It rained on the return boat trip and after a couple of nearby lighting strikes and the captain’s admonition, the outside decks were cleared. It turned cool and we were missing our raincoats that we had left in the car, so we snuggled, just to keep warm, don’t you know. It was still a pleasant ride. The return train trip was not so nice. We both got massacred by mosquitoes. On the way out, we were heading northwest into a northwest wind, giving us a combined air speed of between 10-20 MPH. So, no bugs, but on the way back, we were heading the opposite direction and what with the wind still out of the northwest, the motion of the train was effectively cancelled by the wind. We used Off!, but almost every spot that we had missed with it got bitten.

Still, the expedition was a lot of fun. We saw Sandhill cranes, a Golden and Bald eagle and “Harry” the woodchuck, but no wolves, bear or moose. Maybe next time? We dined at Pickles, which on a Saturday night was slammed. For having spent almost all day sitting, we were both very tired and Bubs had to go to bed early, because no one else was still going to be up much longer.

Back on the Bikes

Point Iroquois Lighthouse

I got my fitbit back. Thanks, Carl & Jay! Its return inspired me to get my steps in for the day. That was yesterday, when there was enough wind to comfortably prepare the bicycles for riding. My bike’s chain was a little worse for wear. It got some rust on it, from the day that I drove it up here in the rain, but a little spray-on WD-40 got most of the kinks out of it. I see a new chain in my future.

Anne and I launched today, at the crack of noon. She was lamenting to me that we seem to have fallen into a rut and need to start getting up earlier. I somehow got the feeling that it was my fault that I hadn’t kicked her out of bed. I think that since everyday here feels like the last, why not savor the best parts of each one? I like lying in bed together, during the still of the morning, listening to the many woodland sounds outside. Sometimes the wind is blowing, often waves are crashing and occasionally a woodpecker stops by, gives the cabin a few exploratory taps, but finding nothing to its liking, flies off.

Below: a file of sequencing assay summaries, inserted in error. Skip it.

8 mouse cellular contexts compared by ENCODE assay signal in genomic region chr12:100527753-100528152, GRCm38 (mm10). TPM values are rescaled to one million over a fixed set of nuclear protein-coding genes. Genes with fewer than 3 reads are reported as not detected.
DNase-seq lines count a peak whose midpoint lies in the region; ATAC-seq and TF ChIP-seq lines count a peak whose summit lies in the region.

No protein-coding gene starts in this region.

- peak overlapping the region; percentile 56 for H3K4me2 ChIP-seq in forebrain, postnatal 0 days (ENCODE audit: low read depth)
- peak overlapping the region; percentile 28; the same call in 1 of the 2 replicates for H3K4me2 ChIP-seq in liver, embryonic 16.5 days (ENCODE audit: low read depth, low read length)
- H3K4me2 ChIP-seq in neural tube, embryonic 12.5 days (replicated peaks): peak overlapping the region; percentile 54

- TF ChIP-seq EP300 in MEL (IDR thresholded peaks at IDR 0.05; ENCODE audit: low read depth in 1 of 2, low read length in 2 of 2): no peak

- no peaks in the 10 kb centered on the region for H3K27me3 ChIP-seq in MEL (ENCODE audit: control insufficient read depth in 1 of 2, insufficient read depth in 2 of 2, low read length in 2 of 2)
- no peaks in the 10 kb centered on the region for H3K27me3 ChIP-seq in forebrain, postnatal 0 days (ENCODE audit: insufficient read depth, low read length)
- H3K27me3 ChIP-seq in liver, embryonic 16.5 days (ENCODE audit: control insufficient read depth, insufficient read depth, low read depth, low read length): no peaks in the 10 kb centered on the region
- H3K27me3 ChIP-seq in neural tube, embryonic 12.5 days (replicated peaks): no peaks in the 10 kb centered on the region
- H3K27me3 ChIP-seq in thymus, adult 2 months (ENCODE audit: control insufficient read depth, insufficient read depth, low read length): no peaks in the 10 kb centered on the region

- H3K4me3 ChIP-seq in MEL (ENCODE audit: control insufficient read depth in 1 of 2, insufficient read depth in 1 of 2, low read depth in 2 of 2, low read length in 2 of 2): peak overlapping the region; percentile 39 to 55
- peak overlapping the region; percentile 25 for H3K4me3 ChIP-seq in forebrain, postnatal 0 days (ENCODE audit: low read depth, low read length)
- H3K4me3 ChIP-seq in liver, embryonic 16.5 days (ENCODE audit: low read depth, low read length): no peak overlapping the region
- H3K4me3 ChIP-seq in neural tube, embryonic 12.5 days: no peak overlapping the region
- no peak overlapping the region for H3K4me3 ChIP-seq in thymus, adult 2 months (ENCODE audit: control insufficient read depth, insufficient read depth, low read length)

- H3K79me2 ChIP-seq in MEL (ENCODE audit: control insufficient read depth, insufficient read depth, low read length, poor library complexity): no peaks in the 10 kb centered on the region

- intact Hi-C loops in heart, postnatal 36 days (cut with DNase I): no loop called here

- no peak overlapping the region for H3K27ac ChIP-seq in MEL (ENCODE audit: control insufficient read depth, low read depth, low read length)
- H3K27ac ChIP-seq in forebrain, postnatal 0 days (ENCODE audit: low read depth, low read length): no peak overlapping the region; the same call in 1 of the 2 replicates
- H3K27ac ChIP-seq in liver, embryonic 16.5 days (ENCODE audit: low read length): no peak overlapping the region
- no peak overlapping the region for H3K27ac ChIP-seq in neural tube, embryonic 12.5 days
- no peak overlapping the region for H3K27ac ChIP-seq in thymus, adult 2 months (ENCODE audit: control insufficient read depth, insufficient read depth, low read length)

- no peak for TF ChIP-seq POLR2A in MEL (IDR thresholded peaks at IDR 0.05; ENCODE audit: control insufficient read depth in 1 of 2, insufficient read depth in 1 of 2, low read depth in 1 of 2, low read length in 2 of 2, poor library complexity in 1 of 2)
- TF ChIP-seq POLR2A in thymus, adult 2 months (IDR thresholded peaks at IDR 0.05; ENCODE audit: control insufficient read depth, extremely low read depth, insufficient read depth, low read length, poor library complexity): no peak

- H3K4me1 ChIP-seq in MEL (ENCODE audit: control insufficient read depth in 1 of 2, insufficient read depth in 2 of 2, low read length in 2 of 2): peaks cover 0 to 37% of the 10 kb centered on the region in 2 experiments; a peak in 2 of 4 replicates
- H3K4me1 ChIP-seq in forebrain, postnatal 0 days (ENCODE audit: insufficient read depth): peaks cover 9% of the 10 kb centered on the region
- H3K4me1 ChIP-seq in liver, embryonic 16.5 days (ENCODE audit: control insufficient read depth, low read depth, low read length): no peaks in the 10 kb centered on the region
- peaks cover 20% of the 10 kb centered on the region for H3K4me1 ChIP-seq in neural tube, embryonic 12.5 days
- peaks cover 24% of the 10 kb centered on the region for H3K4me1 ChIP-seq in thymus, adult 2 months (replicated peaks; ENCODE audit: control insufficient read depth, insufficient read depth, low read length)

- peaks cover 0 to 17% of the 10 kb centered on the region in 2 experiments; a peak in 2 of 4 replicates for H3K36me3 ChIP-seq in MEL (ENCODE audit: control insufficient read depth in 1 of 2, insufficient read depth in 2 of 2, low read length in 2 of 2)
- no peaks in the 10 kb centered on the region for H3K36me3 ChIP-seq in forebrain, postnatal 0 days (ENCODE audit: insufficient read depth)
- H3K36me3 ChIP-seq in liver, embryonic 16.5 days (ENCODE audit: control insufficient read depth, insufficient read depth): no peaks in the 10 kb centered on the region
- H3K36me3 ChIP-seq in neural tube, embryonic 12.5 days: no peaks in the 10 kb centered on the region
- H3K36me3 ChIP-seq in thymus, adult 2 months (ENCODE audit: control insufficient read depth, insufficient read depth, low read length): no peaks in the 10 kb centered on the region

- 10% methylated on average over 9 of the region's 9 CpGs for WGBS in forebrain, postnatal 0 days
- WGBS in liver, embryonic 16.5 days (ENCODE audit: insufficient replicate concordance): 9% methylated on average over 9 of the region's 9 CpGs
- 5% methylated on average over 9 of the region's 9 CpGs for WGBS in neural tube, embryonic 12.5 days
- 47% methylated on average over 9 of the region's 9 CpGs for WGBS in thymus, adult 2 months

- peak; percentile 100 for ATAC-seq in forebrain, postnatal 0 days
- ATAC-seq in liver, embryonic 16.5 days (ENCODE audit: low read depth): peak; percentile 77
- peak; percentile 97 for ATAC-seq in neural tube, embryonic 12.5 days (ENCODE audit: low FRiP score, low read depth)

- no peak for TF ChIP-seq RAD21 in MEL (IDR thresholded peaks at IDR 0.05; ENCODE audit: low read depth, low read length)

Like I said, we launched. Our goal was the lighthouse. It felt good to be back on the bikes. It has been a while. When I reset our two odometers, I came to the conclusion that the last time that we both had ridden was in Louisiana and that was in late April, almost three months ago. We’ve been busy though. Later, at lunch, I saw the Weather Channel rainfall totals for the parishes that we had ridden through. All were at least 5″ and many were +10″. Those poor people.

I was drooling with anticipation for riding 6 Mile to the lighthouse. We had driven this route just days before, which gave us an inkling of what to expect, that most beautiful black of fresh asphalt. It was like butter. I had put on chamois butter, which was almost a waste, except for the ride’s two extremis. The shoulders have been widened to a full lane, except between the two casinos, where the old snowmobile trail has been paved, making a separated bike lane.

At the lighthouse, we met another couple from Saint Louis. They updated us on hometown happenings and we steered them towards some UP tourist attractions. We had a tailwind heading back. How much more perfect could this ride get? We stopped for lunch at Jack’s and then just four more miles to the cabin.

Ann Arbor

Birds on a Wire

Rest? Weary or wicked, we seemed to have found none. Our home coming was way too short. It amounted to no more than doing laundry, a repacking, haircuts and dinner with Joanie, who has done a great job of looking after the house.Thank You! Because today, we relaunched to the Great Lakes State. So long, Saint Louis. We’ll see you again when you are cooler and hopefully Big Bend is no longer under construction. One more day here and yes dear folks, you would be treated to an epic MSD rant.

Our drive to Ann Arbor was uneventful and after our three day cross-country marathon, today’s was a pretty easy drive. We made good time, only stopping twice. Plus most of the orange barrels had been sidelined for the 4th of July holiday. I felt like Moses, parting the orange sea.